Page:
Tag Archive | gut flora

Filling in the GAPS – What Can Damage Gut Flora?

Things that destroy our good bacteria which live in our digestive tract include:

1. Antibiotics

2. Other drugs especially when prescribed for long periods of time, for example, pain killers or analgesics (aspirin, ibuprofen), contraceptive pills, sleeping pills, heartburn pills.

3. Diet, especially a diet high in sugars.

4. Disease, such as, infectious diseases (typhoid, cholera, dysentery, salmonella), diabetes, autoimmune disease, obesity, and neurological conditions.

5. Stress

6. Other factors include physical exertion, old age, alcoholism, pollution, exposure to toxic substances, seasonal factors, exposure to radiation.

Every one of us carries a unique mixture or microbes in the gut. Under the influence of drugs and other factors, listed above, this gut flora will be changed in a unique way in every one of us, predisposing us to different health problems. This damage gets passed along from generation to generation as a newborn child gets its gut flora from the mother. And as the damage is passed through generations, it gets deeper and deeper. For example, a grandmother has mild digestion problems as a result of low-key gut dysbiosis. She passes moderate abnormal gut flora to her daughter. On top of that she decides not to breastfeed, because it is not fashionable. As a result, her daughter suffers from allergies, migraines, PMS and digestive problems. Then she takes contraceptive pills from the age of 16, which deepens the damage to her gut flora, not to mention a few courses of antibiotics along the way for various infections and a diet of fast foods. After 10 years of being ‘on the pill’ she has children, to whom she passes her seriously abnormal gut flora. Her children develop digestive and immune problems, which then lead to eczema, asthma, autism and other learning problems.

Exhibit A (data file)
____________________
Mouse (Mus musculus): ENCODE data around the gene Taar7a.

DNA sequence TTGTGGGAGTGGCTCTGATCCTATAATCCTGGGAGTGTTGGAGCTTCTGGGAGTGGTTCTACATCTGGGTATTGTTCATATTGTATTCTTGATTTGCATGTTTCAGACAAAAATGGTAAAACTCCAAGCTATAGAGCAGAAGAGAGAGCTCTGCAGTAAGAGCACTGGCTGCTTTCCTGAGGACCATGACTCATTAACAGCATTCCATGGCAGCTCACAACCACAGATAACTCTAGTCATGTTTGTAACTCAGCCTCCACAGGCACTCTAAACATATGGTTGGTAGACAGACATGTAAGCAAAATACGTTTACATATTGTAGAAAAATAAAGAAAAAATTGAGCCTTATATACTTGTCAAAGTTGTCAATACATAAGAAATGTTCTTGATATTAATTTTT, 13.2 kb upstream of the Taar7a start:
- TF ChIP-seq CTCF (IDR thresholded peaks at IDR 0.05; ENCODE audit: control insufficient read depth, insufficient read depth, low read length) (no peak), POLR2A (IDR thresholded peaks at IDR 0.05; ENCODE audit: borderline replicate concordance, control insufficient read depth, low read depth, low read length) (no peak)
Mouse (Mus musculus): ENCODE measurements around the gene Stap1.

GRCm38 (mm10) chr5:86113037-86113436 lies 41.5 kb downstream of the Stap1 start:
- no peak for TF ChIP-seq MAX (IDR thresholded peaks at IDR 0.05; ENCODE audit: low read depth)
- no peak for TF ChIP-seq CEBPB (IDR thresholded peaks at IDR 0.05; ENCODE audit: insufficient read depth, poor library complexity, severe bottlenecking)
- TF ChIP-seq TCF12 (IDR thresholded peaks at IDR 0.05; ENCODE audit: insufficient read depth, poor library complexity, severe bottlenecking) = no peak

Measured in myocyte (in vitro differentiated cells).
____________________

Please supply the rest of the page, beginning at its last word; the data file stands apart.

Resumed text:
From Natasha Campbell-McBride in the book GAPS Gut and Psychology Syndrome (Chapter 4, p. 33-39)

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Filling in the GAPS

Gut flora is the housekeeper of the digestive system. The state of the house and its ability to fulfill its purposes directly depends on how good the housekeeper is. Anatomical integrity of our digestive tract, its functionality, ability to adapt and regenerate, ability to defend itself and many other functions are directly dependent on the state of its microscopic housekeepers – our gut flora. GAPS children and adults have a very abnormal gut flora, which result in digestive abnormalities.

p. 20, 21 – GAPS Gut and Psychology Syndrome by Dr. Natasha Campbell-McBride MD, MMedSci (neurology), MMedSci (nutrition)

Filling in the GAPS – the root of health

“As we know, the roots of a tree, invisible, hidden deep under the ground, play a crucial role in the well-being of every branch, every twig, every leaf of that tree, no matter how proudly high and far they may be from those roots. In the same way the diverse and multiple functions of gut flora reach in the body far beyond the gut itself. ¬†One of the most important “branches” in the body being the immune system.

A well-functioning gut with healthy gut flora holds the roots of our health. And, just as a tree with sick roots is not going to thrive, the rest of the body cannot thrive without a well-functioning digestive system.”

Dr. Natasha Campbell-McBride MD – Gut and Psychology Syndrome p. 25